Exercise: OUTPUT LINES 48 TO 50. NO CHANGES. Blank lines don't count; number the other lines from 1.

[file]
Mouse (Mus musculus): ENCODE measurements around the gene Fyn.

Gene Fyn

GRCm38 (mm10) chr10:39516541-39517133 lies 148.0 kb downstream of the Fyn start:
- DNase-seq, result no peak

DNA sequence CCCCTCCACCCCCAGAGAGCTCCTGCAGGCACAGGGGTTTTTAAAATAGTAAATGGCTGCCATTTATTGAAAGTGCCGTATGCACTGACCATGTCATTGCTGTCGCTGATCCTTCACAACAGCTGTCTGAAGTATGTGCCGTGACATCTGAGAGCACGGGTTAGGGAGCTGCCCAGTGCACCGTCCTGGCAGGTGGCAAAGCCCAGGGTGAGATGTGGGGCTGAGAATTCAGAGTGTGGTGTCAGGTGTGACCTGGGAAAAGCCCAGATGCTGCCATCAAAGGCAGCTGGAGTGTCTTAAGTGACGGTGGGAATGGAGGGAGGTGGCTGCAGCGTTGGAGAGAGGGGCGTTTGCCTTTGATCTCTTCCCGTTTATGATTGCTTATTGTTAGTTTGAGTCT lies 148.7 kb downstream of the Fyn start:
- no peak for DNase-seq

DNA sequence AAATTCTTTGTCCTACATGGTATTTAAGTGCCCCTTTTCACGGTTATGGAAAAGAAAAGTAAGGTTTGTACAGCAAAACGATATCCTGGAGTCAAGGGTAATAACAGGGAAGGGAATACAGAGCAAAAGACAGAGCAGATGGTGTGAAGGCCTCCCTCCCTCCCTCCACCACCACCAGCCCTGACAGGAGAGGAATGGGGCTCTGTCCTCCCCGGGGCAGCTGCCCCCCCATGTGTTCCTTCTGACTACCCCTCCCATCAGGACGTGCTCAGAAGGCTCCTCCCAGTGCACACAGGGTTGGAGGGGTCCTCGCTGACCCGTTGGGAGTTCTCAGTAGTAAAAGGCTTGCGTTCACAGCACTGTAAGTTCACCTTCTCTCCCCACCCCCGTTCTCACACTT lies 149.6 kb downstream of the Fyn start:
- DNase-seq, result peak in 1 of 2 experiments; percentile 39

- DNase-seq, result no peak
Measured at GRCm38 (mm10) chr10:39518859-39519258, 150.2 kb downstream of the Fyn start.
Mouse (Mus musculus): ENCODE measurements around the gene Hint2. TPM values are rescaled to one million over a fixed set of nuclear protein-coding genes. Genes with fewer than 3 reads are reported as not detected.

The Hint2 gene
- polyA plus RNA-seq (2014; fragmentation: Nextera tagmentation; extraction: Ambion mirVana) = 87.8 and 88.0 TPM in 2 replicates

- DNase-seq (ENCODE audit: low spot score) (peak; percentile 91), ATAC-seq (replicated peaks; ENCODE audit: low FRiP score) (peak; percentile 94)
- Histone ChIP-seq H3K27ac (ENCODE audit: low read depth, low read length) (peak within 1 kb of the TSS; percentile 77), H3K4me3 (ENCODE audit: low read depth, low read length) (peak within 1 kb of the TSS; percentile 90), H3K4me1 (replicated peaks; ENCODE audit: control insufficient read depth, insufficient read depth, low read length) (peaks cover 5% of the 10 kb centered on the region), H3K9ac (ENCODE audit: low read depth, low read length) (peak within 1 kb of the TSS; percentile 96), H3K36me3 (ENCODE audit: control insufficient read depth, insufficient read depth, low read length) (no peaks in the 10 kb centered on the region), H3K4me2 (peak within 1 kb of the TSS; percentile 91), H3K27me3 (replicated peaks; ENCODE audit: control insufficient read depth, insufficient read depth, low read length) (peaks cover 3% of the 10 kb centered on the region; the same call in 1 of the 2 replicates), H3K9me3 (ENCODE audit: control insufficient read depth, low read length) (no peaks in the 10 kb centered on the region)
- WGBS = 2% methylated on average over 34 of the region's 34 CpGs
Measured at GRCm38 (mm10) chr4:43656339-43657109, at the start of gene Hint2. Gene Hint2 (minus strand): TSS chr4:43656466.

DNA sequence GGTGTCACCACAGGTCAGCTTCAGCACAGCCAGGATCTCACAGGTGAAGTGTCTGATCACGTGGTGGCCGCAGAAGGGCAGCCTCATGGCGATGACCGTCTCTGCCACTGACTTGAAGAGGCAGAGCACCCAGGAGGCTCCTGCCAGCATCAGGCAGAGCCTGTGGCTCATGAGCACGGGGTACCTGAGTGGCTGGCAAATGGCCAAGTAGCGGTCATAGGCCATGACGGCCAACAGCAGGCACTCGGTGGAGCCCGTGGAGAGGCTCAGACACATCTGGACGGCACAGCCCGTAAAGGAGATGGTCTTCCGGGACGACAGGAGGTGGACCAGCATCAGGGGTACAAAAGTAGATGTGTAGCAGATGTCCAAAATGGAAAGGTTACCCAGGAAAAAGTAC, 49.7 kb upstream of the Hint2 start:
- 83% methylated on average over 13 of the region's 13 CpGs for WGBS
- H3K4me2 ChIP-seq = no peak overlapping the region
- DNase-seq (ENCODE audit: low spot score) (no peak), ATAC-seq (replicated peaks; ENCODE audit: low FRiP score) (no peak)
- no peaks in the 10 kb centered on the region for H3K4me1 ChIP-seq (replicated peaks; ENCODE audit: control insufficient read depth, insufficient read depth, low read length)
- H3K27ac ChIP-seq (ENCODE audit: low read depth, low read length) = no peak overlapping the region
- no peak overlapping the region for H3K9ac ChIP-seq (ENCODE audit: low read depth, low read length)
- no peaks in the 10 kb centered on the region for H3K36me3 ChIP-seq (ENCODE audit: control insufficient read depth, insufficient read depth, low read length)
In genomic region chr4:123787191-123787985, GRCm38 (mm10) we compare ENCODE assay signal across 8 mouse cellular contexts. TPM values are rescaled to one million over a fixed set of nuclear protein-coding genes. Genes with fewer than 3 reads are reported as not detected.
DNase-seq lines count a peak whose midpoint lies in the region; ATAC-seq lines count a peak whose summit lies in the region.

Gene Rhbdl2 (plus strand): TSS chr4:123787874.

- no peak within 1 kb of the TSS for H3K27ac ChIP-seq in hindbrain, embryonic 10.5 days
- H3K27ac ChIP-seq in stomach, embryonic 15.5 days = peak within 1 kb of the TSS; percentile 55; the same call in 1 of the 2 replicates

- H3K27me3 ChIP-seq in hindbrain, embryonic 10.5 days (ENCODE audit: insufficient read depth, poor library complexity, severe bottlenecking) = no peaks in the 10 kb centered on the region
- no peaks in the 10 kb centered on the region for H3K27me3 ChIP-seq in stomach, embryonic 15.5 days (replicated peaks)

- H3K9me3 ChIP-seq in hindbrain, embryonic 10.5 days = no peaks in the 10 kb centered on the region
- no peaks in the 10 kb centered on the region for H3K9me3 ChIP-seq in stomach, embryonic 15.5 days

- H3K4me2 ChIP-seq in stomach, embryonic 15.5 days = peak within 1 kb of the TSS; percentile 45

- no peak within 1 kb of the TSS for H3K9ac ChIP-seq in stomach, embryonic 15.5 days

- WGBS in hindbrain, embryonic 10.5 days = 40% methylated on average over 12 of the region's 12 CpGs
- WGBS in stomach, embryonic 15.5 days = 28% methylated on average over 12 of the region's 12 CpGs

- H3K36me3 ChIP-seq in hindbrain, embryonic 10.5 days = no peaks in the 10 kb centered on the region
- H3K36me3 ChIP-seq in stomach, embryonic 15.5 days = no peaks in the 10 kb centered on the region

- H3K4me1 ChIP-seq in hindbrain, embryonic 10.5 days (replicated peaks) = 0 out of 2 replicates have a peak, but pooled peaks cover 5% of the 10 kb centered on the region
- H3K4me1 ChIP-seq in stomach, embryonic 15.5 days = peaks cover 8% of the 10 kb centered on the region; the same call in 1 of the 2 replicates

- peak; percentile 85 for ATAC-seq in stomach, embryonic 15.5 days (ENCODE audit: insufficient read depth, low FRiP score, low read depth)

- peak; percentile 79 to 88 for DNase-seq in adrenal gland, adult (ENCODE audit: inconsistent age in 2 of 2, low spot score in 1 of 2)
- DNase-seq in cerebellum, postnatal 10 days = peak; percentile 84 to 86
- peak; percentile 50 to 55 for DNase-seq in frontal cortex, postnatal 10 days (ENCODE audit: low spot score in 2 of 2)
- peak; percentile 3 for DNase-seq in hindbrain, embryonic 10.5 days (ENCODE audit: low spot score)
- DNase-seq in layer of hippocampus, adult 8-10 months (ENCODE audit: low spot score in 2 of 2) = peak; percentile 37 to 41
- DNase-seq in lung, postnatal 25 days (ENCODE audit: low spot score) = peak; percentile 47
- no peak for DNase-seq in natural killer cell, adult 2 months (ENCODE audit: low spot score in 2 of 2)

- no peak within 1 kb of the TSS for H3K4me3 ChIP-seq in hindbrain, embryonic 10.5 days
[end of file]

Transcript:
- DNase-seq in layer of hippocampus, adult 8-10 months (ENCODE audit: low spot score in 2 of 2) = peak; percentile 37 to 41
- DNase-seq in lung, postnatal 25 days (ENCODE audit: low spot score) = peak; percentile 47
- no peak for DNase-seq in natural killer cell, adult 2 months (ENCODE audit: low spot score in 2 of 2)